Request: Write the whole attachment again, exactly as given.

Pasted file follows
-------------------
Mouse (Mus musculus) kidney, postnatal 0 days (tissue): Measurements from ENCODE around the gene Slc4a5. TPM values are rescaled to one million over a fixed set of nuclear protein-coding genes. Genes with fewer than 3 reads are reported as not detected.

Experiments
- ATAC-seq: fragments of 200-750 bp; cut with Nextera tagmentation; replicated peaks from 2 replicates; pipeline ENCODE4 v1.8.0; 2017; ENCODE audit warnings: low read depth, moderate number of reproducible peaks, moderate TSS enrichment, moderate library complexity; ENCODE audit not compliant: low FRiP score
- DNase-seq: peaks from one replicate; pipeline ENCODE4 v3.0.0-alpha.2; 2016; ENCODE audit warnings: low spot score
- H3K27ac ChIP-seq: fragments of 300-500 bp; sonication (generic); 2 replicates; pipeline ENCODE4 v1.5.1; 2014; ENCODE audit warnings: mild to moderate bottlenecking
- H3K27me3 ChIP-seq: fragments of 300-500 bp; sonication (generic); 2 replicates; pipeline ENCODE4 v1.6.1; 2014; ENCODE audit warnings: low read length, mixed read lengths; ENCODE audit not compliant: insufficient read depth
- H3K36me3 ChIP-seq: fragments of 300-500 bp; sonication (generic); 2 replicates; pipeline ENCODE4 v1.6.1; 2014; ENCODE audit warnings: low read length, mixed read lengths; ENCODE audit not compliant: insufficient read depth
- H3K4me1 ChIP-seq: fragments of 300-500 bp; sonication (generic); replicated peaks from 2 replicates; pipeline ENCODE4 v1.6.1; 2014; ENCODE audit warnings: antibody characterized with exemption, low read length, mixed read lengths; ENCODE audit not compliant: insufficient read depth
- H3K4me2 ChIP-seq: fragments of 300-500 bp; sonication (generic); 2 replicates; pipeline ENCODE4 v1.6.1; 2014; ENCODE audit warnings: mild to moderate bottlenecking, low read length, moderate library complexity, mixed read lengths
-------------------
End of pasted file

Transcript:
Mouse (Mus musculus) kidney, postnatal 0 days (tissue): Measurements from ENCODE around the gene Slc4a5. TPM values are rescaled to one million over a fixed set of nuclear protein-coding genes. Genes with fewer than 3 reads are reported as not detected.

Experiments
- ATAC-seq: fragments of 200-750 bp; cut with Nextera tagmentation; replicated peaks from 2 replicates; pipeline ENCODE4 v1.8.0; 2017; ENCODE audit warnings: low read depth, moderate number of reproducible peaks, moderate TSS enrichment, moderate library complexity; ENCODE audit not compliant: low FRiP score
- DNase-seq: peaks from one replicate; pipeline ENCODE4 v3.0.0-alpha.2; 2016; ENCODE audit warnings: low spot score
- H3K27ac ChIP-seq: fragments of 300-500 bp; sonication (generic); 2 replicates; pipeline ENCODE4 v1.5.1; 2014; ENCODE audit warnings: mild to moderate bottlenecking
- H3K27me3 ChIP-seq: fragments of 300-500 bp; sonication (generic); 2 replicates; pipeline ENCODE4 v1.6.1; 2014; ENCODE audit warnings: low read length, mixed read lengths; ENCODE audit not compliant: insufficient read depth
- H3K36me3 ChIP-seq: fragments of 300-500 bp; sonication (generic); 2 replicates; pipeline ENCODE4 v1.6.1; 2014; ENCODE audit warnings: low read length, mixed read lengths; ENCODE audit not compliant: insufficient read depth
- H3K4me1 ChIP-seq: fragments of 300-500 bp; sonication (generic); replicated peaks from 2 replicates; pipeline ENCODE4 v1.6.1; 2014; ENCODE audit warnings: antibody characterized with exemption, low read length, mixed read lengths; ENCODE audit not compliant: insufficient read depth
- H3K4me2 ChIP-seq: fragments of 300-500 bp; sonication (generic); 2 replicates; pipeline ENCODE4 v1.6.1; 2014; ENCODE audit warnings: mild to moderate bottlenecking, low read length, moderate library complexity, mixed read lengths